Now that the season is over for the St. Louis Cardinals, I’ll give them “my” report card based on my opinion and what I’ve observed over the course of the regular season and playoffs. I realize the many in Cardinal Nation are still pissed off and bitter but, the future looks really good for the Redbirds. This is assuming they don’t have a relapse of the problems they encountered this season.
Overall, I give the Cardinals’ a C for their overall performance this year. I’ll give a general breakdown in six areas: Pitching, Offense, Defense, Bench, Manager and Front Office. I think all of these areas play a part in how a team performs during the course of a year. Some parts play a bigger part than others but, they play a part nonetheless. In today’s blog, I’ll cover Pitching Offense and Defense and cover the remaining areas next weekend.
Pitching (B-) – The Cardinals pitching staff had a team ERA of 3.71 during the regular season. It was 3.75 in the NLCS. While their starting rotation was pretty consistent early in the season, injuries to Kyle McClelland, Jaime Garcia and Jake Westbrook; along with Adam Wainwright’s inconsistency kept them from being dominant. As the starters starting pitching less innings, the burden fell on the bullpen. Of the contending teams in the playoffs, the Cardinals’ bullpen had the most innings during the regular season and the second highest era. There were bright spots in Kyle Lohse, Lance Lynn, Jason Motte, Shelby Miller and Trevor Rosenthal but, the Cards really need Chris Carpenter and Adam Wainwright to return to form.
Offense (C) – The Cardinals finished in the two in many of the offensive categories during the regular season. Despite this gaudy and stat, the Cards’ offensive prowess didn’t always translate into runs. But, wait, they were second in the NL in runs scored. But, believe it or not, they were 25th out of 30 major league teams in runners left in scoring position. In fact, the San Francisco Giants were 28th but, at least in the playoffs, the pitching was more consistent and that helps an offense they the team has a problem generating runs. The reasons are too varied for me to get into but, the Cards were either really hot…or really cold. And despite their numbers that would indicate otherwise, their offense was as big a reason as any that the Cards didn’t progress in playoffs. Too many stranded runners; too many missed chances leads to too few runs scored. And listen up Cardinals…LEARN HOW TO BUNT…Please!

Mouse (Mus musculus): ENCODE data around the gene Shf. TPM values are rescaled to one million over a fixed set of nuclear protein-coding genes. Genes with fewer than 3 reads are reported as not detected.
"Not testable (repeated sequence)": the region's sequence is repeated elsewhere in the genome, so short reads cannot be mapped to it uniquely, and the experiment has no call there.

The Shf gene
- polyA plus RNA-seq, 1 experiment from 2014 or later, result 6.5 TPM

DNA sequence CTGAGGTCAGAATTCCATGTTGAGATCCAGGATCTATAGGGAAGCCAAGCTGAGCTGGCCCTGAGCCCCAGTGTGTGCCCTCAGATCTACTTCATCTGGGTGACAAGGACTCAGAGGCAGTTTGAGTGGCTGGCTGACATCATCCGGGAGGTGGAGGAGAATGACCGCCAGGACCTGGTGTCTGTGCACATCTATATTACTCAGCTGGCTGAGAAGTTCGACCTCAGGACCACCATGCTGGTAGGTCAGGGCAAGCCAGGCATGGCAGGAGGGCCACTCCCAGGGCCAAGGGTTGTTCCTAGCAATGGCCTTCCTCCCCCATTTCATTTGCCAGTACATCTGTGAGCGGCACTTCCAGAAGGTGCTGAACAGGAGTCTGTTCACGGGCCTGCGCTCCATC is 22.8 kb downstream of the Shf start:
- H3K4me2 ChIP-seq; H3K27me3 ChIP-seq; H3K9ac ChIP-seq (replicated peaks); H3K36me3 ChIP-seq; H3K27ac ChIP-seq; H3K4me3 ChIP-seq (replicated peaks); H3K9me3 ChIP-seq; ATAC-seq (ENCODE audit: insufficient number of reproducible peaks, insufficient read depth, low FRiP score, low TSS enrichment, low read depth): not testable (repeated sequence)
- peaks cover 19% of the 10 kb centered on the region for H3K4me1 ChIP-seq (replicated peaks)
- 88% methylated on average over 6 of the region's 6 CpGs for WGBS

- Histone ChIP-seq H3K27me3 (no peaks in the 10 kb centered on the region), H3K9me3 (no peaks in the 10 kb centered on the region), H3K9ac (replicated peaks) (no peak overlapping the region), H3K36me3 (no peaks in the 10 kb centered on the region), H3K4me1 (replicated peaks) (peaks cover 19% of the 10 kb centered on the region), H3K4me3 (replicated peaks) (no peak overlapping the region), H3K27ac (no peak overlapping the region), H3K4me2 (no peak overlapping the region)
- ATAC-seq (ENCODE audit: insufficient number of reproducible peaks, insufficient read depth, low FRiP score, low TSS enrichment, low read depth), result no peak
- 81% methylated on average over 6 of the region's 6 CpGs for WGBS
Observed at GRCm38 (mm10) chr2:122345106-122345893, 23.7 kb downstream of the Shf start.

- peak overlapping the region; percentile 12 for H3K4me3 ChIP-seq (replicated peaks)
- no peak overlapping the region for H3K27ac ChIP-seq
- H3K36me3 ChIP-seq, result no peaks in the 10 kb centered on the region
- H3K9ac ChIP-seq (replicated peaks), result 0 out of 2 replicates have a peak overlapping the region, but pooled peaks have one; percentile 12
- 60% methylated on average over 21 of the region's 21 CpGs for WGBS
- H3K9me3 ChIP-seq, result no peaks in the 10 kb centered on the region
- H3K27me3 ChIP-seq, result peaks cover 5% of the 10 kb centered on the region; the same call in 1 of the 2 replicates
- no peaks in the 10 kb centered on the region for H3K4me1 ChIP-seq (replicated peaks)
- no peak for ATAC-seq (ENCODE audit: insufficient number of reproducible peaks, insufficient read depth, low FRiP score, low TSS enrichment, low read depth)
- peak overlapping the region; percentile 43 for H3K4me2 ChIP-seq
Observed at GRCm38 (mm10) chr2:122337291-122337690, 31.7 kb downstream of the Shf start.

Defense (C) – This is an area where the Cardinals can attribute many of their problems to inexperience or players playing out of their normal position. And some of the defensive lapses don’t show up in the box score. For example, there was one instance in Game 6 of the NLCS there a ball was hit to Kozma with the bases loaded and nobody out. It was a slow roller but instead of Kozma taking the sure out and conceding the run, he threw to home. The player was save as was the runner at 1st and the Giants went on to score several more. I’m not picking on Kozma; I like him a lot and think he’s our future everyday shortstop. In fact, one can argue that, Mike Matheny should have gone with Daniel Descalso at SS and Skip Schumaker at 2B. That’s a lot of pressure for a rookie shortstop to be playing in an NLCS series. I think having experienced players on defense are as important as having experienced players on offense. Experience can go a long way in counteracting pressure in important ball games.
I’ll cover the other areas next week. Feel free to comment or email me at [email protected]. Thanks for reading.